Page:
BLACK HISTORY: Sarah Bailey Center in GA Named for Leader Who Organized Black Girl Scout Troops in 1940s

Monday spotlight – this lady inspired me to join the Girl Scouts! I was a proud ‘Brownie’ first, then a Girl Scout, from ages 6 – 14.
šŸ˜Ž

GOOD BLACK NEWS

Educator and Missionary Sarah Bailey (photo via blackamericaweb.com)

article by Lori Lakin Hutcherson (follow @lakinhutcherson)

Sarah Randolph Bailey, born 1885 in to freed slaves, was a longtime educator and missionary who saw the value in troubled young girls and volunteered her time to provide guidance.

After earning her teaching degree and working at a rehabilitation and detention center for girls in Macon, Georgia, Bailey had the vision to organize young women for the Young Womenā€™s Christian Associationā€™s (YWCA) Girl Reserves group.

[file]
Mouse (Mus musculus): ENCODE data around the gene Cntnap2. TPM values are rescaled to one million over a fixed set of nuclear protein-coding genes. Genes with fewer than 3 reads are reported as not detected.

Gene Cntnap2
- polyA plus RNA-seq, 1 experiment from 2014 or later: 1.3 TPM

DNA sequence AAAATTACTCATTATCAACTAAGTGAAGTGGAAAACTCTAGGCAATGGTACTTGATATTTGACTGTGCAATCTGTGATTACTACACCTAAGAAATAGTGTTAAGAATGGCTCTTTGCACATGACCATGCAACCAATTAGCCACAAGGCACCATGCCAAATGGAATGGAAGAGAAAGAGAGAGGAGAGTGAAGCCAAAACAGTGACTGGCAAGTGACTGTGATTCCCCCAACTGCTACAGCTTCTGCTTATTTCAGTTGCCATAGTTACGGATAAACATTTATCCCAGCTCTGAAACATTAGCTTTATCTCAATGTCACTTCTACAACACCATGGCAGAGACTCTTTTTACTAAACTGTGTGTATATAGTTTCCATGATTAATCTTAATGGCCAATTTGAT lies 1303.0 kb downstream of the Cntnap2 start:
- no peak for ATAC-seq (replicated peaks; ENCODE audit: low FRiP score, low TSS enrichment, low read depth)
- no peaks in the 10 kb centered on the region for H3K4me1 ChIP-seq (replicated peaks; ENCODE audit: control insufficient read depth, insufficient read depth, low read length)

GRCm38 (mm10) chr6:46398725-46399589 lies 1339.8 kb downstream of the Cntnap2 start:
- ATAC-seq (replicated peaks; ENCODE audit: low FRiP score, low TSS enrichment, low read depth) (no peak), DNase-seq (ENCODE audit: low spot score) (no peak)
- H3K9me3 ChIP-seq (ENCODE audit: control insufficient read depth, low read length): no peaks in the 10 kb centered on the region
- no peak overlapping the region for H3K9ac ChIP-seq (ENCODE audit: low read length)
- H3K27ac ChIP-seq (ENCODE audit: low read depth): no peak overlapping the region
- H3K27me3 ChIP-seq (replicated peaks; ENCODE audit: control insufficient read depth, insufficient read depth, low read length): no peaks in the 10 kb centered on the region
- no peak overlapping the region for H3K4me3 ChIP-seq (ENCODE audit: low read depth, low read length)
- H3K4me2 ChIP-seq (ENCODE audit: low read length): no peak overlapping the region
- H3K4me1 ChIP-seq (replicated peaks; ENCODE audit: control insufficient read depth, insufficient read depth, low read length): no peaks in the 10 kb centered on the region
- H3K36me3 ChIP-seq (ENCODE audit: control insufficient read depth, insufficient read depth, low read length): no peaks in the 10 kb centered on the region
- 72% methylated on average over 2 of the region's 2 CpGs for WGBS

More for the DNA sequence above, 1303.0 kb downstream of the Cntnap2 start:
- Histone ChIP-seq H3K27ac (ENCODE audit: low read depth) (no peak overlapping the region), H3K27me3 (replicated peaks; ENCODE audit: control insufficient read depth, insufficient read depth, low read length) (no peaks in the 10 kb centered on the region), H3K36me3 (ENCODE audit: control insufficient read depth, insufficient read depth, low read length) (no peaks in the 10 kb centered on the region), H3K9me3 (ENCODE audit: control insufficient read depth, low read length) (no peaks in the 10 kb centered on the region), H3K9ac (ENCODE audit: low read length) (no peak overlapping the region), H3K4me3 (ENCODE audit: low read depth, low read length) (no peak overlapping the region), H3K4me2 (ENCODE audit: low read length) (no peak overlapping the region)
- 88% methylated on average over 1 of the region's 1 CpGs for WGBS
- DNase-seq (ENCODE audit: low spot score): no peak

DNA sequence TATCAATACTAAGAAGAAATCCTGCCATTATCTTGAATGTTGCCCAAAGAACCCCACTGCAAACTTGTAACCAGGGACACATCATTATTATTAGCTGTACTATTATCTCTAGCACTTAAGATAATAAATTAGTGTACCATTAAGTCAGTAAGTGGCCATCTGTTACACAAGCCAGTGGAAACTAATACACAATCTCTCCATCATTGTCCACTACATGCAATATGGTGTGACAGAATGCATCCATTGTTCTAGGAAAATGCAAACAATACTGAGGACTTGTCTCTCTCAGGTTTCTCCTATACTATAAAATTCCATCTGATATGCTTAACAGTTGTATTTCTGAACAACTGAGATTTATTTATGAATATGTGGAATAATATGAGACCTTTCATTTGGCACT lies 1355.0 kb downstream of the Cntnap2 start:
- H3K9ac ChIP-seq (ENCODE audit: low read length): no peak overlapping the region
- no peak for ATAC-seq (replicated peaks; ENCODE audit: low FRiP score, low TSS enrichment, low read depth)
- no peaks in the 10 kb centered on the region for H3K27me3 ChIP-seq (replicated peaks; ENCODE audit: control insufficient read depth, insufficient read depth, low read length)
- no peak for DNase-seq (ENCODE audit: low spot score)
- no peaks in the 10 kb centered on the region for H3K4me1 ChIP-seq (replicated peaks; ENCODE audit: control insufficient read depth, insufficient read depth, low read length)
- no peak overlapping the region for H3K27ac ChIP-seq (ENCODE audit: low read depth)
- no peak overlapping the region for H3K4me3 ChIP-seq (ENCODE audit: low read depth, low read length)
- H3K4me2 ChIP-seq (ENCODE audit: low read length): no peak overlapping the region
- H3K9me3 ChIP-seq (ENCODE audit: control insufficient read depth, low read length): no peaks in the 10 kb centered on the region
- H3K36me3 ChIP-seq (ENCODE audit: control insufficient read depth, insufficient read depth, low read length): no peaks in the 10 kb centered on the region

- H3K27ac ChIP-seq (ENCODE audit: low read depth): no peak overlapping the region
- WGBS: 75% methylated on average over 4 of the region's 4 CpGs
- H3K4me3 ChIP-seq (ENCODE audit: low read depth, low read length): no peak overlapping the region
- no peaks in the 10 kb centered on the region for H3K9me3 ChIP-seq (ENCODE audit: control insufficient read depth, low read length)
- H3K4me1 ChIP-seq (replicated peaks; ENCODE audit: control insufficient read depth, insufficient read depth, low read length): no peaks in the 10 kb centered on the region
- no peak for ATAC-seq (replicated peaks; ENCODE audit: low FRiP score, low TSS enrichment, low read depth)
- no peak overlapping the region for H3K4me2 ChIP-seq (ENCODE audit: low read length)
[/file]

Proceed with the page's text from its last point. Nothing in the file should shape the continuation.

In 1935, Bailey gatheredĀ informal groups of Black girls and started giving them the opportunity to learn life skills and lessons, much like their white counterparts in the Girl Scouts. After organizing some 15 Girl Reserve troops in Georgia, Girl Scouts, U.S.A. took notice and invited Bailey to organize the first Black Girl Scouts troop in Macon. (The Girl Scouts started integrating troops in 1913 andā€¦

View original post 178 more words

Comments are closed.

%d bloggers like this: